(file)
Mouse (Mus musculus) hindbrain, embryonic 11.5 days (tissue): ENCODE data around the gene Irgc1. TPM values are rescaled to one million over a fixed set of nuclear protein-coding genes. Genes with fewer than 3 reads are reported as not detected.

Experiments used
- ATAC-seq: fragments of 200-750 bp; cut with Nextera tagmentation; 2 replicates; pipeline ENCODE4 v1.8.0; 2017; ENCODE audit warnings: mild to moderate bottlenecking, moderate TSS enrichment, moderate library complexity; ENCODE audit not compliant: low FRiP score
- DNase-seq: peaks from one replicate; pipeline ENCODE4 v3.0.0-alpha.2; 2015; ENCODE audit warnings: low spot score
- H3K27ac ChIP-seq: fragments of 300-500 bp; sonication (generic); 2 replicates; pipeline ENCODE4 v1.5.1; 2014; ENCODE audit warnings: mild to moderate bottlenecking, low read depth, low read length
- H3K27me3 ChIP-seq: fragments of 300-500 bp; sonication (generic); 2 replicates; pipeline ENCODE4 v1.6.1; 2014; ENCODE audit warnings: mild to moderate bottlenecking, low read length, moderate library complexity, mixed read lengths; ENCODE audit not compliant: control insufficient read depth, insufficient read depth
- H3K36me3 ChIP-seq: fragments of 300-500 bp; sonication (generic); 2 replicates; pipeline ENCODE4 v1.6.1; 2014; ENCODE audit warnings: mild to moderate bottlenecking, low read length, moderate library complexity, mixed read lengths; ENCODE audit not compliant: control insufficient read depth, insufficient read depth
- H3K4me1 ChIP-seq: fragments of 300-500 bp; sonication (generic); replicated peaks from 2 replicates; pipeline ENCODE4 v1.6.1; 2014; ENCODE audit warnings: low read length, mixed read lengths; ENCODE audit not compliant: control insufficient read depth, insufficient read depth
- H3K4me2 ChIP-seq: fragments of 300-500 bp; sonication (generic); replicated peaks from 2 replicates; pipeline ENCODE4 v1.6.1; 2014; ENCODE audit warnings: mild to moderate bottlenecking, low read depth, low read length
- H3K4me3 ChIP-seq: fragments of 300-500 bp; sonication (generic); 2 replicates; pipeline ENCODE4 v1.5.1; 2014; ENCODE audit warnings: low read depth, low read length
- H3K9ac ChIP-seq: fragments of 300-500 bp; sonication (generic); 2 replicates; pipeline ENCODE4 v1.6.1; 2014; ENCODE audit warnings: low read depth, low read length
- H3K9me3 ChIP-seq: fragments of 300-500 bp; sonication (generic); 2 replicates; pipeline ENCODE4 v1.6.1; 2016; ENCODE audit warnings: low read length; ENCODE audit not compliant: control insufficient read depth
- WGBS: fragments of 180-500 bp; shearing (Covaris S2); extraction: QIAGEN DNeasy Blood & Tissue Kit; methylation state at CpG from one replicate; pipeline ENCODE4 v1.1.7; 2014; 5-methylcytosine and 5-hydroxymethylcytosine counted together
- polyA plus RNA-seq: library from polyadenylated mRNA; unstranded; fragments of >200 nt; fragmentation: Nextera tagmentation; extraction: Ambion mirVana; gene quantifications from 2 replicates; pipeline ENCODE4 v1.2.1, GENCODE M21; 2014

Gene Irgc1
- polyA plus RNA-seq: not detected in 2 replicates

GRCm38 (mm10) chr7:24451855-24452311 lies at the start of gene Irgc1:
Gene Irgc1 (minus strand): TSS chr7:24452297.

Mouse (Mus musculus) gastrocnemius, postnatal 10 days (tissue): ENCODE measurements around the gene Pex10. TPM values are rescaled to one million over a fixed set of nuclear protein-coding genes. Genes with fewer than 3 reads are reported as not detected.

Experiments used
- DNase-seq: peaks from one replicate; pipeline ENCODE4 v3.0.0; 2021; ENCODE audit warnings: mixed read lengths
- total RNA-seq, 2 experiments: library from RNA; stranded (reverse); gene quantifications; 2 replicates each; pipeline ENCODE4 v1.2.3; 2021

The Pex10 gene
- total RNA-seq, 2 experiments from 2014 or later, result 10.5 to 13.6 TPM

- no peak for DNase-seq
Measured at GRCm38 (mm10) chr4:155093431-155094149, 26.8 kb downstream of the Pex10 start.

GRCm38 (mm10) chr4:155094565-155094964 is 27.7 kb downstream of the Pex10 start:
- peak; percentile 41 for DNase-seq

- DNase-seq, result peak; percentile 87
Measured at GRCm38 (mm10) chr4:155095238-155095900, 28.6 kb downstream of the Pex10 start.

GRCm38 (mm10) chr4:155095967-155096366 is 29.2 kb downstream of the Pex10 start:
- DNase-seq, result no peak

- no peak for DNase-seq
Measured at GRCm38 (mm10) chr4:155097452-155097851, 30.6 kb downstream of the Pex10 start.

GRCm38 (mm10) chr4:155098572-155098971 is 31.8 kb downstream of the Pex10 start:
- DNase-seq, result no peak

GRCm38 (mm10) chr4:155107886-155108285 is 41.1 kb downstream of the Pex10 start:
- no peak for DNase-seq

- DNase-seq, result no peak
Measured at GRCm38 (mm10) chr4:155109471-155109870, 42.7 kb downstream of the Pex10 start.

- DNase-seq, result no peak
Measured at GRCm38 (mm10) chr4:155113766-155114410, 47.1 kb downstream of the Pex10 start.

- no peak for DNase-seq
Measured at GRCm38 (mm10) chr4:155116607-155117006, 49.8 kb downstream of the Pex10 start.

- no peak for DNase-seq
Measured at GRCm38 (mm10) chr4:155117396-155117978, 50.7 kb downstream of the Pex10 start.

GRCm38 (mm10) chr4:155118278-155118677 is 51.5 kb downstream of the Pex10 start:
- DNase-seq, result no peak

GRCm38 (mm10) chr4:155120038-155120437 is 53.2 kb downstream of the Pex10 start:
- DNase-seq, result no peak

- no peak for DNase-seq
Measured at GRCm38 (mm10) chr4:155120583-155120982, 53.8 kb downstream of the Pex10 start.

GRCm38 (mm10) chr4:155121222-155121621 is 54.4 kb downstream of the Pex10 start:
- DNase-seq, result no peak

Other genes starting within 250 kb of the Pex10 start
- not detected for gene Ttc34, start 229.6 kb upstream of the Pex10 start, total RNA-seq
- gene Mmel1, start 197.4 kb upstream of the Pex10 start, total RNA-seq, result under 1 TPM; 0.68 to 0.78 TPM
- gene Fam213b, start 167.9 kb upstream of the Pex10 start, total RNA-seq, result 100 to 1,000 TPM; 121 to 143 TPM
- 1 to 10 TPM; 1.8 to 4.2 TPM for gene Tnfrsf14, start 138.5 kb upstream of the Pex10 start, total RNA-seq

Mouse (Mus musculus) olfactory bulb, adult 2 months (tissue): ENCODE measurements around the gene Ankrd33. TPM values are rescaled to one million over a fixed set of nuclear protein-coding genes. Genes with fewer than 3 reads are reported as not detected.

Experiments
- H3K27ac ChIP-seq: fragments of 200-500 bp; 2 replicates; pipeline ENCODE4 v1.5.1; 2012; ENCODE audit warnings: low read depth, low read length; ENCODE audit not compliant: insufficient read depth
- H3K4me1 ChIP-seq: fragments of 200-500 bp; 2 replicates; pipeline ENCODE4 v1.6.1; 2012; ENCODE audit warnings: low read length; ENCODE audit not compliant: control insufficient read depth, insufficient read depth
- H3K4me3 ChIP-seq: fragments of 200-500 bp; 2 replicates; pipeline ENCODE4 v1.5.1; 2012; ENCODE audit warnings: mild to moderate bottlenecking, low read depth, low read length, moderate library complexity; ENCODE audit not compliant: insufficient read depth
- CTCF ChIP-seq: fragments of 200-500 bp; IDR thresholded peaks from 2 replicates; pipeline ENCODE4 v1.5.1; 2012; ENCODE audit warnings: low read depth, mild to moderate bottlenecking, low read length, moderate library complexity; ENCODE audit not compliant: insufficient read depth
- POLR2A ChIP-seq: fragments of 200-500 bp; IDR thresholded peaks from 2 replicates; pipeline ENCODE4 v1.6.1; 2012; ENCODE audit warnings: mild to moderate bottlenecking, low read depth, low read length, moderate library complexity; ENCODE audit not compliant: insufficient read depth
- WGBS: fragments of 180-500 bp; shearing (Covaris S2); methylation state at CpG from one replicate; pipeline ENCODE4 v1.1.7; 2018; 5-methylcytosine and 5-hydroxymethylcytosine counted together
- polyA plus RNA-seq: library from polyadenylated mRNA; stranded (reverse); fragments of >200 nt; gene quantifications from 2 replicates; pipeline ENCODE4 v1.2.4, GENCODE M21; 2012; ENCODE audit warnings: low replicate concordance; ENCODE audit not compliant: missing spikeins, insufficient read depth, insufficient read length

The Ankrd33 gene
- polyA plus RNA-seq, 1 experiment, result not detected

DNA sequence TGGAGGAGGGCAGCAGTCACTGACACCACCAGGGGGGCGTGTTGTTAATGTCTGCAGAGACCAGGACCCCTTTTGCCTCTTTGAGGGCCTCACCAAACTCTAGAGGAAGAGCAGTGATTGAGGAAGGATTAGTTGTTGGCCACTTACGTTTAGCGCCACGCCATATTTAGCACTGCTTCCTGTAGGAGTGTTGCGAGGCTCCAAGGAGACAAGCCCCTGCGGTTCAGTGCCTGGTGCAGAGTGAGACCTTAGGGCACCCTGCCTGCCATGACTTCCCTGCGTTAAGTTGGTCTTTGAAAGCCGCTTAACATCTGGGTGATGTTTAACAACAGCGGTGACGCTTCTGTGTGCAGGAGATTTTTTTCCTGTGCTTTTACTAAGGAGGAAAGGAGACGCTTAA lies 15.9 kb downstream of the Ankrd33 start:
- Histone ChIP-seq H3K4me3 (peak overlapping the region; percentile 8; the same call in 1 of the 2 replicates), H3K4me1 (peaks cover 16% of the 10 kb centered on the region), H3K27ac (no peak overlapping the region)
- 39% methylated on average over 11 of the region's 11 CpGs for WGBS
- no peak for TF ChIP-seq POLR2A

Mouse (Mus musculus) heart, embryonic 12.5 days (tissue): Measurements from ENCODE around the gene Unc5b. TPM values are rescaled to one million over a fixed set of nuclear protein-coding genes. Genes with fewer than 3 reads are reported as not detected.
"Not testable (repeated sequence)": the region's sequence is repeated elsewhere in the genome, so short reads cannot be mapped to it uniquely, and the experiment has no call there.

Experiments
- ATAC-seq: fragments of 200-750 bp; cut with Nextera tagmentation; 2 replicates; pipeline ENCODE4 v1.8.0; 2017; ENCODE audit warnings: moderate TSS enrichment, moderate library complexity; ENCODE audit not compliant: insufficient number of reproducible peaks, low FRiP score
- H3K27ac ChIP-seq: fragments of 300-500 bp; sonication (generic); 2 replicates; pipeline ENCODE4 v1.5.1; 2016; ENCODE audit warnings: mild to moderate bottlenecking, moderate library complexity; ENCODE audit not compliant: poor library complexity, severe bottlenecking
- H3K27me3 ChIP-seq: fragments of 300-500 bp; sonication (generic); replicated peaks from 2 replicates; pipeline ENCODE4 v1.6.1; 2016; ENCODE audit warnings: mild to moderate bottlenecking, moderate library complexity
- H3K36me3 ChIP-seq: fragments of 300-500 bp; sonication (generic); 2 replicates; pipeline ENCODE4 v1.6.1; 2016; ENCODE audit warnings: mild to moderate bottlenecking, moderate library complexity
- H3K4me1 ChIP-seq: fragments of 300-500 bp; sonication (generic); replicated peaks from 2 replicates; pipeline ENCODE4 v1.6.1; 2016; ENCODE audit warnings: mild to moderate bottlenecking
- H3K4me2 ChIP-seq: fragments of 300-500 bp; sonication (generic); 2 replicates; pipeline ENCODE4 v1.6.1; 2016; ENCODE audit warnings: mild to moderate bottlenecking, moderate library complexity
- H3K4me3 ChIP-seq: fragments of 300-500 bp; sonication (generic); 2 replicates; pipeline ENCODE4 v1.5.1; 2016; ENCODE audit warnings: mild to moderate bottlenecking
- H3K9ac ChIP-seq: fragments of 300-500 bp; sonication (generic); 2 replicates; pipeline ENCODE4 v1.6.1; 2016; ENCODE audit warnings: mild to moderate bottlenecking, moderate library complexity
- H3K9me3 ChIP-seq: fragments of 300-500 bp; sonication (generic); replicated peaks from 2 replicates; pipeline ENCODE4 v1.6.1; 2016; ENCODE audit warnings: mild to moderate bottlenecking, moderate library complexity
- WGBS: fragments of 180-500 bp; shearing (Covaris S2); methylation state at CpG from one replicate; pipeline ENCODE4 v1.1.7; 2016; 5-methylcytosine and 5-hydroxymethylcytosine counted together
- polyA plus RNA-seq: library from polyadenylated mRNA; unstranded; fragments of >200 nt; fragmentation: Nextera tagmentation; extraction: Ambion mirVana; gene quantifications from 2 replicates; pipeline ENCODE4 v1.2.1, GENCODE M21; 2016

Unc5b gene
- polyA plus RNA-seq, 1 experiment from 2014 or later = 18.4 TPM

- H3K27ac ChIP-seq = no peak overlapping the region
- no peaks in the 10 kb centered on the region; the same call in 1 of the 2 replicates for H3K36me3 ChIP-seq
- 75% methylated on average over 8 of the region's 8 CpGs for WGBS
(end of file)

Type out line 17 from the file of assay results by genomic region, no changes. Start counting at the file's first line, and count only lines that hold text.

GRCm38 (mm10) chr7:24451855-24452311 lies at the start of gene Irgc1: